Chapter 12: Getting Religion on the Campaign Trail
In 1960 John F. Kennedy became only the second Catholic nominated for the nation’s highest office. But just because Democrats chose him to be their standard bearer it didn’t mean he wouldn’t be subject to bigoted attacks on his religion and assertions by even respectable religious figures that Kennedy would be unable to separate himself from clerical authority. In September 1960 when the ironically named Conference of Citizens for Religious Freedom, led by Norman Vincent Peale, declared that Kennedy’s faith should be an issue of debate in the campaign, Kennedy was forced to respond.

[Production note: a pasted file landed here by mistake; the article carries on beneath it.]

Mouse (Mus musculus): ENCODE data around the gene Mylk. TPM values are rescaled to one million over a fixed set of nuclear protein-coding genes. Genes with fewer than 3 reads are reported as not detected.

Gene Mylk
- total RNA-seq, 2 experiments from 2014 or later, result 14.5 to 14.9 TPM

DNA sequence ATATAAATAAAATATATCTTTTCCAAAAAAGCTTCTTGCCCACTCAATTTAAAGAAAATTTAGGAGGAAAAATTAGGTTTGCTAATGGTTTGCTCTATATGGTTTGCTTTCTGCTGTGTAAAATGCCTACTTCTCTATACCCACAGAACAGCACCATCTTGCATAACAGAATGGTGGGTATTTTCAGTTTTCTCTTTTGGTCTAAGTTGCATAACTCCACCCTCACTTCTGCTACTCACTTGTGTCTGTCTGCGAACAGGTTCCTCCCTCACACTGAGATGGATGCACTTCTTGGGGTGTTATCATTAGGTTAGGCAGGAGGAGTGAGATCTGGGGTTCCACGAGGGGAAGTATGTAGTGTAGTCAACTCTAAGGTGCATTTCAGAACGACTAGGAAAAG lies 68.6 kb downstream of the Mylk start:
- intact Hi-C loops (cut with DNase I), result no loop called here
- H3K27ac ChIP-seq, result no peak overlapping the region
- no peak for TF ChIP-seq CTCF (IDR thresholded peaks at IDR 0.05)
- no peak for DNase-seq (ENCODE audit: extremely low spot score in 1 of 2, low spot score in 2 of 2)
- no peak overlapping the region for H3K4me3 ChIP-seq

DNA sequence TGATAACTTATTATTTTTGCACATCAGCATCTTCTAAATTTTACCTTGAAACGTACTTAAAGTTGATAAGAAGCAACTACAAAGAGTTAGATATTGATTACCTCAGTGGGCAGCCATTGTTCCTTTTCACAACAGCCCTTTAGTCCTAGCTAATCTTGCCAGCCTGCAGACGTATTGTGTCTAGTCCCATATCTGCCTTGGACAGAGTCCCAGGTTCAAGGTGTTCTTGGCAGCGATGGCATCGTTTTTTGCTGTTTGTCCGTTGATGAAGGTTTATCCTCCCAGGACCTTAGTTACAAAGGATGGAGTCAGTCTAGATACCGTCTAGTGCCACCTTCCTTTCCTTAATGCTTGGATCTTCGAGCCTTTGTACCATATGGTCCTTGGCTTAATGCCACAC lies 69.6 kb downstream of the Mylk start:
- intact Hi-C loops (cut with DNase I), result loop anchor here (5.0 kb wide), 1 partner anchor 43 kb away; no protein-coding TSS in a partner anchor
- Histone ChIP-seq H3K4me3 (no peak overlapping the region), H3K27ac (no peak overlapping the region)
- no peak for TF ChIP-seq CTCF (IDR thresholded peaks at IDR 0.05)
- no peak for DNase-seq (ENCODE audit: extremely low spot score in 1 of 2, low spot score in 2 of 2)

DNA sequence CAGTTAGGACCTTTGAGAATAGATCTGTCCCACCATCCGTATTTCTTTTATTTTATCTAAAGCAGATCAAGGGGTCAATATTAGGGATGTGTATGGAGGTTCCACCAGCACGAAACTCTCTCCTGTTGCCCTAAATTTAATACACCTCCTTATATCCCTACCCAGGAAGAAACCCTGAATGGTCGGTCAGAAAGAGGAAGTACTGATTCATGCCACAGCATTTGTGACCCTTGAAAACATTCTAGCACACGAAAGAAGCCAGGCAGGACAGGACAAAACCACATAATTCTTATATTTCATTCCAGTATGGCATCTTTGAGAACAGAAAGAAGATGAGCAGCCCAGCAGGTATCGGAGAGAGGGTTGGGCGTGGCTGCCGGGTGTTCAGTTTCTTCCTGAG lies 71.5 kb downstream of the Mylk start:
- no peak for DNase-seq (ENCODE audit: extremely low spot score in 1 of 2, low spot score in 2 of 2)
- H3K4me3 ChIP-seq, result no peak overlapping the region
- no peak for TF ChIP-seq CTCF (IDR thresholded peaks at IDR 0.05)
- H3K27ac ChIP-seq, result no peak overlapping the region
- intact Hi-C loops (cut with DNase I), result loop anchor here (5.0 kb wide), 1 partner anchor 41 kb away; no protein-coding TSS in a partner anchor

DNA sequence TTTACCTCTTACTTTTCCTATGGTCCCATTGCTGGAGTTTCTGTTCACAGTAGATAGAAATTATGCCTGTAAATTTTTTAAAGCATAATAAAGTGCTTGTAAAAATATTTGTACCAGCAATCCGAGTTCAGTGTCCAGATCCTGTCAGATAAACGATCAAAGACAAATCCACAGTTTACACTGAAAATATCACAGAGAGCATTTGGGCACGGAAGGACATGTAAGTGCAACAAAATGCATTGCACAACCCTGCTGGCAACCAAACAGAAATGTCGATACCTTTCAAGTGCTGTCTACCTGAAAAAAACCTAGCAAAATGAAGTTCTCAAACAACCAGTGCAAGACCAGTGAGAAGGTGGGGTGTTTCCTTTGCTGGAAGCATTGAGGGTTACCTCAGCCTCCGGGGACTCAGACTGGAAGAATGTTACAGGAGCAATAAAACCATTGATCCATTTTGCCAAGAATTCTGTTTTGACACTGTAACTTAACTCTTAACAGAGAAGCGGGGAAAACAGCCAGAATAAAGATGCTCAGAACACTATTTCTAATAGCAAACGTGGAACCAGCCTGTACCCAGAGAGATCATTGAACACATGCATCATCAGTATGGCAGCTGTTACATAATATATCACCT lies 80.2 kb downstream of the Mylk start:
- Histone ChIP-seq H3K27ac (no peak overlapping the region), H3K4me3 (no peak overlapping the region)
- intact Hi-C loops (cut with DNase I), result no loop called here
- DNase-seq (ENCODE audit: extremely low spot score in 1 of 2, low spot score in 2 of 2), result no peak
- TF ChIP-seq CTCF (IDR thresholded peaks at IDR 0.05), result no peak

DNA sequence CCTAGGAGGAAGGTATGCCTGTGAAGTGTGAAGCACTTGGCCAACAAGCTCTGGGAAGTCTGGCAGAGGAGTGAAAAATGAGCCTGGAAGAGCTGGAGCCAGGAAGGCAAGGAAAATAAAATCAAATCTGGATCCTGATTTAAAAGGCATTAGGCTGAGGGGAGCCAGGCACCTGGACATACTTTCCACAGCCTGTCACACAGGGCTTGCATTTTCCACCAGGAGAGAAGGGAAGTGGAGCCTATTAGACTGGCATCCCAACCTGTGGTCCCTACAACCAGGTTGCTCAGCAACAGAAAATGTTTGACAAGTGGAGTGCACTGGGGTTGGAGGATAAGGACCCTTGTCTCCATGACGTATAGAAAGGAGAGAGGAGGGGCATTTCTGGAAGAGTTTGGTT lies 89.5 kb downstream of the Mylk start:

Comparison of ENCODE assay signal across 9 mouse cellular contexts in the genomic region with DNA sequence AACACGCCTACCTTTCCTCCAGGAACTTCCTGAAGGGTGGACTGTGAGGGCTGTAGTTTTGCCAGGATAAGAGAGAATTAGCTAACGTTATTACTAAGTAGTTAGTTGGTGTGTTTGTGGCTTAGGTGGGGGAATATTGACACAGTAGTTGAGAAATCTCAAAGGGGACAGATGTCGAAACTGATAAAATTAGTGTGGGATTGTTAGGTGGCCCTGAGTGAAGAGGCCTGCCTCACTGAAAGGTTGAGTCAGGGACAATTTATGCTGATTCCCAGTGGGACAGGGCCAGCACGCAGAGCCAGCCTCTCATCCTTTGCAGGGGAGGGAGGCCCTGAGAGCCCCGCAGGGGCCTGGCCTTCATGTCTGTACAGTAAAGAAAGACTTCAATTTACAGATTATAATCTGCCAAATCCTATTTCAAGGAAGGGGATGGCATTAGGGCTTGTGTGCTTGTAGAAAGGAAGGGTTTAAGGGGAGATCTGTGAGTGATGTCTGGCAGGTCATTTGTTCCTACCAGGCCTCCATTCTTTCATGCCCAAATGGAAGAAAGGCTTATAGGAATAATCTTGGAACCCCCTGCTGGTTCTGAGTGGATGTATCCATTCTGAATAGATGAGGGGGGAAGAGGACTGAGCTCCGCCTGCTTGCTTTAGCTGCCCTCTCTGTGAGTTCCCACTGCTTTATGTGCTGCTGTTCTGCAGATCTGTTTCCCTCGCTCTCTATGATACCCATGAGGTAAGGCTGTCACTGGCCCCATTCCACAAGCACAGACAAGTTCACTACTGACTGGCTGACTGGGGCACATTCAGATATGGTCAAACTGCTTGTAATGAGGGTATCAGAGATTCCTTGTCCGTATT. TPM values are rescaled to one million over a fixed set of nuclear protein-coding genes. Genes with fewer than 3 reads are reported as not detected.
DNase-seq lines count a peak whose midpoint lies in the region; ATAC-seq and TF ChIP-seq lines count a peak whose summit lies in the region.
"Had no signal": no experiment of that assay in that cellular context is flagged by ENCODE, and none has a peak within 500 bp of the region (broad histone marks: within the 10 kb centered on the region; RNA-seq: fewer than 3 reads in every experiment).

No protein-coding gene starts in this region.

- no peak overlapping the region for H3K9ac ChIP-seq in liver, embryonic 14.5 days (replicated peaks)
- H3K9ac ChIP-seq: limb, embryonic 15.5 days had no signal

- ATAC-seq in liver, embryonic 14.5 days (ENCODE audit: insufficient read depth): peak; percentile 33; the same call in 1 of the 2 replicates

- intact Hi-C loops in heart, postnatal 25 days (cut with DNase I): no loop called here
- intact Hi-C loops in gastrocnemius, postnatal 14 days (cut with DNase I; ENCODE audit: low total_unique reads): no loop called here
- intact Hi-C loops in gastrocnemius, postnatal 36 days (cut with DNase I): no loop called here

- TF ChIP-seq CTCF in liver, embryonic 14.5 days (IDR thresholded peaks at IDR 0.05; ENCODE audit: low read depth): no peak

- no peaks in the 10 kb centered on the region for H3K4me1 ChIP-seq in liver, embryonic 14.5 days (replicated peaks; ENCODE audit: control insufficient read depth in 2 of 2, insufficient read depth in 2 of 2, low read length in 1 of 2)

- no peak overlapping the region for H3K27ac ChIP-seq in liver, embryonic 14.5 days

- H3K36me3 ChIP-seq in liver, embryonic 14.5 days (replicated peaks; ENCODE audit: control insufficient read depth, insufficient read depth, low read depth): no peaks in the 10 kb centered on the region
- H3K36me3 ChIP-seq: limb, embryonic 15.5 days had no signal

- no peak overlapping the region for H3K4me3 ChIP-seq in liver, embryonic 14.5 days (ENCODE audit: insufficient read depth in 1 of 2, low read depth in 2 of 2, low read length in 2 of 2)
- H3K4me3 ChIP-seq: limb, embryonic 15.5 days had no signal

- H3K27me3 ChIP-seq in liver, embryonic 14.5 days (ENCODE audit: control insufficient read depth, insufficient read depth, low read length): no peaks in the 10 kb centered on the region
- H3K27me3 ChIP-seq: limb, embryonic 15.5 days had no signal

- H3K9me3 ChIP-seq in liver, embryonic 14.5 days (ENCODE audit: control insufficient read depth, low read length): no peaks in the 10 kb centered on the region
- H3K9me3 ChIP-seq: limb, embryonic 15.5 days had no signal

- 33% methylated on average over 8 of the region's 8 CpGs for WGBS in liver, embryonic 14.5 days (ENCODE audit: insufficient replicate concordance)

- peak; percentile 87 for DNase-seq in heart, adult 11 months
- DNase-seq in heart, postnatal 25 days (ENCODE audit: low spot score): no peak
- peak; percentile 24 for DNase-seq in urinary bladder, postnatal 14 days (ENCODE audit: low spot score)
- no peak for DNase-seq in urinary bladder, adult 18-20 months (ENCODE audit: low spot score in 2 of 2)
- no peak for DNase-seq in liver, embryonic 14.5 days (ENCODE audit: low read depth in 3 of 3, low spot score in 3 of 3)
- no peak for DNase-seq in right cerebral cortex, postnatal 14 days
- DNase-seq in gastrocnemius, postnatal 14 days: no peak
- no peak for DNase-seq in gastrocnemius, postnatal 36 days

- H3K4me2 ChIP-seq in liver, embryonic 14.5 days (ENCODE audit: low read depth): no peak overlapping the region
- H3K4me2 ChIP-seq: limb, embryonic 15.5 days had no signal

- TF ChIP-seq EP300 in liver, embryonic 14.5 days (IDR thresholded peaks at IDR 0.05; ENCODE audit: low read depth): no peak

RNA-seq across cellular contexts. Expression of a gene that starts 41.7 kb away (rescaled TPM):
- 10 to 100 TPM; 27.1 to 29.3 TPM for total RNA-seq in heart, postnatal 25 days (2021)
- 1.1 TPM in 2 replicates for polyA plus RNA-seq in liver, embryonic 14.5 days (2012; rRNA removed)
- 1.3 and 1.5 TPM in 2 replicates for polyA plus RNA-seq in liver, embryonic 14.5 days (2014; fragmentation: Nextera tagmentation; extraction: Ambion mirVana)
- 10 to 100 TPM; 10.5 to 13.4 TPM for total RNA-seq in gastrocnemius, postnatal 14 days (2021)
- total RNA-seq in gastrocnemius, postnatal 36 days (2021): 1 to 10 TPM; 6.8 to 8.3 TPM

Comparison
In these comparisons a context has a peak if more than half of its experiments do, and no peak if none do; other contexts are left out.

And respond he did. In a speech to the Houston Ministerial Association, Kennedy delivered one of the best campaign speeches in American political history. Declaring “I am not the Catholic candidate for President. I am the Democratic Party’s candidate for President who happens also to be Catholic,” Kennedy made clear that at issue in the election should not be about what “kind of church” he believe in, but the “kind of America” he believed in.